Secretary Yellen: “Yes. And I think those were wonderful. Those were wonderful developments. We had a full employment economy, tight labor markets. And just as a weak economy imposes the largest losses on disadvantaged groups, on minorities, on low-income workers, a strong labor market does exactly the opposite. And we had a good, strong labor market that was conferring those benefits.
“I simply would argue that this was largely a continuation of trends that had been in place. It continued. I don’t believe that was caused by the 2017 tax act. It certainly wasn’t harmed by that act either. Those trends were very favorable.”
Portman: “Yeah, well, other economists would differ, including the Congressional Budget Office, which is a nonpartisan group up here that says that the corporate tax reform that you apparently opposed allowed for workers to gain a lot of benefits. In fact, they said 70 percent of the benefits went to workers’ salaries, wage gains we just talked about and went to workers’ benefits. Seventy percent of it. They also said that $1.6 trillion, this is a Joint Committee on Taxation number as well, came back into the U.S. economy in terms of repatriation, $1.6 trillion.
“And you made the point earlier that somehow everybody was leaving the United States during that time period. That’s not true. In fact, inversions flipped. We didn’t have any inversions, virtually, in that time period I’m talking about as compared to previously when we had a lot of them. So in terms of the trends, we were going the wrong way in terms of losing jobs and investments overseas.
“Anyway, look, I appreciate your background and experience, but I just think that we have misinformed the public as to what happened in 2017 in the interest of somehow raising taxes on the workers I represent who are going to be hit by these higher corporate taxes that you would like to put in place.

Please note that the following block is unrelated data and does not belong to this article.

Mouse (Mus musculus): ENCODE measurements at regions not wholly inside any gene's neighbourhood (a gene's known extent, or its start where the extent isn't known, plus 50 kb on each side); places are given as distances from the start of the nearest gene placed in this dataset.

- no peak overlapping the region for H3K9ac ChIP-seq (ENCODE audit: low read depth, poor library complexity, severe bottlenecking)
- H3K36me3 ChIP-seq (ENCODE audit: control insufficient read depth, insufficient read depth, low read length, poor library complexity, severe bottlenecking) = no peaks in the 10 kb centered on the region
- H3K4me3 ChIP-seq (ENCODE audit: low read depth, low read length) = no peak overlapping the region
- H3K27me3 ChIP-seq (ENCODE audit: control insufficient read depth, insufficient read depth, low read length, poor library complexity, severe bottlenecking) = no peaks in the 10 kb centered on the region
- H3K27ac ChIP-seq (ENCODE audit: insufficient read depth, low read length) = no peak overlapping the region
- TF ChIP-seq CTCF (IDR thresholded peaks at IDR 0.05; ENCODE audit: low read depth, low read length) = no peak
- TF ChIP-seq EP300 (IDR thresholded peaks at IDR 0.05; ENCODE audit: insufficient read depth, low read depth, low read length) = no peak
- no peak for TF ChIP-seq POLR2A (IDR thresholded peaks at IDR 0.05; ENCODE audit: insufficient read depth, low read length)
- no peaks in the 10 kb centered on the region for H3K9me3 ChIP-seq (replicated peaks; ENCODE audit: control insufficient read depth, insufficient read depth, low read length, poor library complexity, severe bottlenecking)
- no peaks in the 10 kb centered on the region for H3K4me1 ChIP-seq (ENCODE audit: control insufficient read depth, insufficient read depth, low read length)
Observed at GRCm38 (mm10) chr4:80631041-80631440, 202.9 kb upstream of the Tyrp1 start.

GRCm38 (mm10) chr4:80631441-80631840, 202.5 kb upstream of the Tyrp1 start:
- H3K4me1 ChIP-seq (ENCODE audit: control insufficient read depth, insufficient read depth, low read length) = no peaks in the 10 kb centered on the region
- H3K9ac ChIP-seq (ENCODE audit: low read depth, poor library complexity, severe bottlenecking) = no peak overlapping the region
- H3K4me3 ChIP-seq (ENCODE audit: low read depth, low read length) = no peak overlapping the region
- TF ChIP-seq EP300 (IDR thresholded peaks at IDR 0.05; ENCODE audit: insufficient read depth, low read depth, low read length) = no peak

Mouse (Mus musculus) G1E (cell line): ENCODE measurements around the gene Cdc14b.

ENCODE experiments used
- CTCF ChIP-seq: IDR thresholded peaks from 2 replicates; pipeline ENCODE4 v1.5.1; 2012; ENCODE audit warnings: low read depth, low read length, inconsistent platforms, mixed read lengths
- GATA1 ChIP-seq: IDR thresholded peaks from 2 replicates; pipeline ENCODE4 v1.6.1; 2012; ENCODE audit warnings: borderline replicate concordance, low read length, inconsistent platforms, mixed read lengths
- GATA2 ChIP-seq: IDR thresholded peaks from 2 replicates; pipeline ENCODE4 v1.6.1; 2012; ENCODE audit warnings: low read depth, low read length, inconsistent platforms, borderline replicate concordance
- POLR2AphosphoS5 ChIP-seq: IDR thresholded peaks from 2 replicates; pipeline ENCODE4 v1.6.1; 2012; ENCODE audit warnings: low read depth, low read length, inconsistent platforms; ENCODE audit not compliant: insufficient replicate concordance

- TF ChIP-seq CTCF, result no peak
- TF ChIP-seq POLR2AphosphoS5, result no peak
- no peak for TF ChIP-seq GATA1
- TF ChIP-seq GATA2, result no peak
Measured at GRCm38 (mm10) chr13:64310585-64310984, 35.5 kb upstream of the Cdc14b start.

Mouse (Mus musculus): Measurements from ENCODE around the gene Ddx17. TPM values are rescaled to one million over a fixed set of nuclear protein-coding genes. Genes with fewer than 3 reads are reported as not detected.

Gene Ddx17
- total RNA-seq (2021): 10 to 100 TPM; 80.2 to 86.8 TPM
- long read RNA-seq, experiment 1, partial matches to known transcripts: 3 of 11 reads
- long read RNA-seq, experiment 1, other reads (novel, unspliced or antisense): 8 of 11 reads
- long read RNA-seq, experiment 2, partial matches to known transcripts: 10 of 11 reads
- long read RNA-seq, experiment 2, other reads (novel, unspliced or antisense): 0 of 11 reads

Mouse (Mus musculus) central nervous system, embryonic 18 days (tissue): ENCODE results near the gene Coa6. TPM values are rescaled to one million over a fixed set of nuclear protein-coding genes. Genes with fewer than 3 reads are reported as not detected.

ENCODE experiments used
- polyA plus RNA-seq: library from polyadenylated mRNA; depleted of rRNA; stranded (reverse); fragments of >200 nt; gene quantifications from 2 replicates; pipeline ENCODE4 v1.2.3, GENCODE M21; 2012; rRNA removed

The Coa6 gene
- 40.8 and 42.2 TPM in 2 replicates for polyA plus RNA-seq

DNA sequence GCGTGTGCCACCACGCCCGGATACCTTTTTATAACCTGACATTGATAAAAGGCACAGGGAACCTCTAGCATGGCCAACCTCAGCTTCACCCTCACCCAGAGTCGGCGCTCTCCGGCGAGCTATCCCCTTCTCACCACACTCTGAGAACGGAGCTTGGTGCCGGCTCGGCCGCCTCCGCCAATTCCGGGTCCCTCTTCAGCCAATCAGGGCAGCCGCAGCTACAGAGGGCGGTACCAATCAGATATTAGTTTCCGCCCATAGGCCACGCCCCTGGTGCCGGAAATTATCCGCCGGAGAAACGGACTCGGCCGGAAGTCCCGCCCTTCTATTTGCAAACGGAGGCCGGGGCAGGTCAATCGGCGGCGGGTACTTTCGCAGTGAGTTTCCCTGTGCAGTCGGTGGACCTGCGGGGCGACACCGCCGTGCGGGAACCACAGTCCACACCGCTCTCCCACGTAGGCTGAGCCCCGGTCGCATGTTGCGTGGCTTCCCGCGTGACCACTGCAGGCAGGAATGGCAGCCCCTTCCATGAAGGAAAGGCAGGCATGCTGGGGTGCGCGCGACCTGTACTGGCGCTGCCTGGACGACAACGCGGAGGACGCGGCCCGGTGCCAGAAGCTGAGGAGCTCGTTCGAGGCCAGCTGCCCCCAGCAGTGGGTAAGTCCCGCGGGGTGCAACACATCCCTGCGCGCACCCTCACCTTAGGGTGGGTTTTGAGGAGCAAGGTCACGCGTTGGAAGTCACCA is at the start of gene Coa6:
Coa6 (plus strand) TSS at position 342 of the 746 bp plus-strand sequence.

“I’m also very concerned about the budget. You said this morning, I quoted you here saying that you are proposing an ‘ambitious fiscal policy.’ It is ambitious, taking the country’s debt to historic levels as a percent of GDP, which is how we ought to measure it, and a $14 trillion increase in spending over the next 10 years. As you know, during your nomination I supported you and I said, ‘Would you commit to me to be the fiscally responsible one among the members in the cabinet?’ and you said you would. So I hope that you will begin to do that and get us back on track.”
Secretary Yellen: “I believe we’re getting back on track because over 15 years, every dollar of spending proposed in this budget is paid for. And over 20 years, there is a substantial reduction in outstanding debt. Over the next decade, the real interest cost on the debt is projected to be either negative or just barely positive. And in the interest rate environment that we are in now and had been in before the pandemic – it’s just not only a matter of the pandemic – we’ve had the opportunity to finance critical investments that will make our economy grow more quickly and be more productive and fairer and have the ability to pay for them. And we’ll end up with more tax revenue from permanent changes to the tax code that will benefit our economy into future decades when problems of aging populations will get our entitlement programs…we believe this is fiscally responsible.”